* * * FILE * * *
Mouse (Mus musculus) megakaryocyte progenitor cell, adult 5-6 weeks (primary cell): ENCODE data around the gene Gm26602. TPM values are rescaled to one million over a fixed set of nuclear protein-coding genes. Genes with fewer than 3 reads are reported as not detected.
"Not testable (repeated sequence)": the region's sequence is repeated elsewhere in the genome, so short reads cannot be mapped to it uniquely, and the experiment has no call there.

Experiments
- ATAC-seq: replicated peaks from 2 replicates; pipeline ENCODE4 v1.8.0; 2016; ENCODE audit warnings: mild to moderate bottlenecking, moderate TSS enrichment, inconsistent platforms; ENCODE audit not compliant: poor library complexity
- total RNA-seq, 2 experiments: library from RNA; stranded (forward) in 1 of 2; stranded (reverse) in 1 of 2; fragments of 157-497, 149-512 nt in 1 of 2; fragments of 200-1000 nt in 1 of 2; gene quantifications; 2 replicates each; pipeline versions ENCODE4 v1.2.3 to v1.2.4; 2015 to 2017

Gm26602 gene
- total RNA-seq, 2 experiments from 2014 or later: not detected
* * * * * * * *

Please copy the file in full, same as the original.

Mouse (Mus musculus) megakaryocyte progenitor cell, adult 5-6 weeks (primary cell): ENCODE data around the gene Gm26602. TPM values are rescaled to one million over a fixed set of nuclear protein-coding genes. Genes with fewer than 3 reads are reported as not detected.
"Not testable (repeated sequence)": the region's sequence is repeated elsewhere in the genome, so short reads cannot be mapped to it uniquely, and the experiment has no call there.

Experiments
- ATAC-seq: replicated peaks from 2 replicates; pipeline ENCODE4 v1.8.0; 2016; ENCODE audit warnings: mild to moderate bottlenecking, moderate TSS enrichment, inconsistent platforms; ENCODE audit not compliant: poor library complexity
- total RNA-seq, 2 experiments: library from RNA; stranded (forward) in 1 of 2; stranded (reverse) in 1 of 2; fragments of 157-497, 149-512 nt in 1 of 2; fragments of 200-1000 nt in 1 of 2; gene quantifications; 2 replicates each; pipeline versions ENCODE4 v1.2.3 to v1.2.4; 2015 to 2017

Gm26602 gene
- total RNA-seq, 2 experiments from 2014 or later: not detected